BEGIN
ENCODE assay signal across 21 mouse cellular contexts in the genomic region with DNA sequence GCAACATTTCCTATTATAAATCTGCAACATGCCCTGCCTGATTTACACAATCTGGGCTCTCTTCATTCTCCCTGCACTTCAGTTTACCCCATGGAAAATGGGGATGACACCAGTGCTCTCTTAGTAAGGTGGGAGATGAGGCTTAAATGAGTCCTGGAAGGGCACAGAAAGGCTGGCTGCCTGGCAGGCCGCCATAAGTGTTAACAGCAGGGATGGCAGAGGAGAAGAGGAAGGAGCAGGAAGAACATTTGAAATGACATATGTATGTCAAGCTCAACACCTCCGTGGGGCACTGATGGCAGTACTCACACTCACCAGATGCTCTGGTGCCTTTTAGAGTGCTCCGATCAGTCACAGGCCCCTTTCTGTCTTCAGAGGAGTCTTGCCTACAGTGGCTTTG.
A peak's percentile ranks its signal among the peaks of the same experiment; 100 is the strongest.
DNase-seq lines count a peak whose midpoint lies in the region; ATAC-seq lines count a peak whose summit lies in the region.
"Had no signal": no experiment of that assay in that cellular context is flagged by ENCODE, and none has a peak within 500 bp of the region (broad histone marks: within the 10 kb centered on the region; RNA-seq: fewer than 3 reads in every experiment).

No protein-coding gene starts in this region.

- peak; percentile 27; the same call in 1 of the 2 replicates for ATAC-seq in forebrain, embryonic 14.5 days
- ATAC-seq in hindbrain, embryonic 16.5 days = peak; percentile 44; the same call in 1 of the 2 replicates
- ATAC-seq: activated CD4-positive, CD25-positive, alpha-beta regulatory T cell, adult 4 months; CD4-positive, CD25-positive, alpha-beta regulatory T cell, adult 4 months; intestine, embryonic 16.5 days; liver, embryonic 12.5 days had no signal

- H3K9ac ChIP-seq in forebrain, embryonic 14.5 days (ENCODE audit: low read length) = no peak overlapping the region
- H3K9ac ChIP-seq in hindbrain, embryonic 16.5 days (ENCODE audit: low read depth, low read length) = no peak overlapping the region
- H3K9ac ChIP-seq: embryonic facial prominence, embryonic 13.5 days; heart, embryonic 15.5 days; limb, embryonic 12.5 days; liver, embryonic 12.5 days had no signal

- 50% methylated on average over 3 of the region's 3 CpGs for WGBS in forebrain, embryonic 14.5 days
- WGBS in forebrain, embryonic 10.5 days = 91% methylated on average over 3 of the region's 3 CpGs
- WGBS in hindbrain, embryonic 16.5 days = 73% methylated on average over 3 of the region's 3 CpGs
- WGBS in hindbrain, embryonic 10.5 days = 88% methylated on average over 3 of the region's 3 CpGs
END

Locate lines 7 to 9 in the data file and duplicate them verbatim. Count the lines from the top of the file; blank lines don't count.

- ATAC-seq in hindbrain, embryonic 16.5 days = peak; percentile 44; the same call in 1 of the 2 replicates
- ATAC-seq: activated CD4-positive, CD25-positive, alpha-beta regulatory T cell, adult 4 months; CD4-positive, CD25-positive, alpha-beta regulatory T cell, adult 4 months; intestine, embryonic 16.5 days; liver, embryonic 12.5 days had no signal

- H3K9ac ChIP-seq in forebrain, embryonic 14.5 days (ENCODE audit: low read length) = no peak overlapping the region